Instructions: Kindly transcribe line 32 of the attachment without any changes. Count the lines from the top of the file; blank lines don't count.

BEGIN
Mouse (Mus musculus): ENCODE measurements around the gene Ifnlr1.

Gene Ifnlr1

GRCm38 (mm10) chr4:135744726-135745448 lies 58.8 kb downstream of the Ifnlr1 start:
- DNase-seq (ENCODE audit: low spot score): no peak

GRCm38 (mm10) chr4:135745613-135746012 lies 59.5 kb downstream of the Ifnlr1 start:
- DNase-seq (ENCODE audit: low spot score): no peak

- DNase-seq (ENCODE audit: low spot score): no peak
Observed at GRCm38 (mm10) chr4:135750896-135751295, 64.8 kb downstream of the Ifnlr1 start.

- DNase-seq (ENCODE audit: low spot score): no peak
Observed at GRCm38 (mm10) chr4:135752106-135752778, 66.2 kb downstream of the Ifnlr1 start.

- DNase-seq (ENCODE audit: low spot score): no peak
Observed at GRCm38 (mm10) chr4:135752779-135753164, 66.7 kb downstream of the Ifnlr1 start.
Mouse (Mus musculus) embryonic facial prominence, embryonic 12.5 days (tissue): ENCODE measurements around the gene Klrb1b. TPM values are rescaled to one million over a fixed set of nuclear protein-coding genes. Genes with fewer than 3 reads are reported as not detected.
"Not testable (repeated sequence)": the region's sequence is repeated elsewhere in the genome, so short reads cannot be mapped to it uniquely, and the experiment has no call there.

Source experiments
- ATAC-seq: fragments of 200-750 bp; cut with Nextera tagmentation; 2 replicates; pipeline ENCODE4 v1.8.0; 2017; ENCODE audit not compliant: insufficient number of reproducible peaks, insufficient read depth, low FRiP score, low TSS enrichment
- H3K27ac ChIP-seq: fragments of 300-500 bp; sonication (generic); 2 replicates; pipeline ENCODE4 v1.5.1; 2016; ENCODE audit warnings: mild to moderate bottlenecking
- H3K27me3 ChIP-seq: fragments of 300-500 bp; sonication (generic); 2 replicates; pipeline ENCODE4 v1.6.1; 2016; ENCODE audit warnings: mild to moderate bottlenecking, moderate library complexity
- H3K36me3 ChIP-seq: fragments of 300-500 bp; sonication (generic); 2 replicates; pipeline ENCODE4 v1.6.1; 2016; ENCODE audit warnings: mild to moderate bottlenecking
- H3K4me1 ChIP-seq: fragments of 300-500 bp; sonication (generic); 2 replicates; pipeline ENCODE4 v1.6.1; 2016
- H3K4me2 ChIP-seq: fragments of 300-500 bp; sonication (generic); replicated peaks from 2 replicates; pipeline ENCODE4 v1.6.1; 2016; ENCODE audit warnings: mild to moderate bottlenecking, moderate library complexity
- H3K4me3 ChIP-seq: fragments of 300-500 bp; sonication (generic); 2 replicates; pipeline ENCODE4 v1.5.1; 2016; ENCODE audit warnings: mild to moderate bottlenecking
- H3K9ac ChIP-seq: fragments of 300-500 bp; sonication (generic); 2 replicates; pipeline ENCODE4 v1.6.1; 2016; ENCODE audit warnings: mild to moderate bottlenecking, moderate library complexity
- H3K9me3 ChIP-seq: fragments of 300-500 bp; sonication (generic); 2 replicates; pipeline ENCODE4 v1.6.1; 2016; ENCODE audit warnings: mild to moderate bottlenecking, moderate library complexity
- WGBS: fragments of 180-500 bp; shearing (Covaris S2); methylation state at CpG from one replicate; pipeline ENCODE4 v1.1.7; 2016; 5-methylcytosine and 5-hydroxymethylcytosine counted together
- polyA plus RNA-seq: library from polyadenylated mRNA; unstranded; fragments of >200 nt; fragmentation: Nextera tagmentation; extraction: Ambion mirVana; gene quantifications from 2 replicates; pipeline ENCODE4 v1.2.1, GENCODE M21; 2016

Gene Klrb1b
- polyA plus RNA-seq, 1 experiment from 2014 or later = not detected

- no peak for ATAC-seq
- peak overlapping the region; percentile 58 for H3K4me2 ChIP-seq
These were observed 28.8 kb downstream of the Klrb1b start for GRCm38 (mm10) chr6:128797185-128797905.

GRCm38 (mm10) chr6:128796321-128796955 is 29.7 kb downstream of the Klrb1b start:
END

GRCm38 (mm10) chr6:128796321-128796955 is 29.7 kb downstream of the Klrb1b start: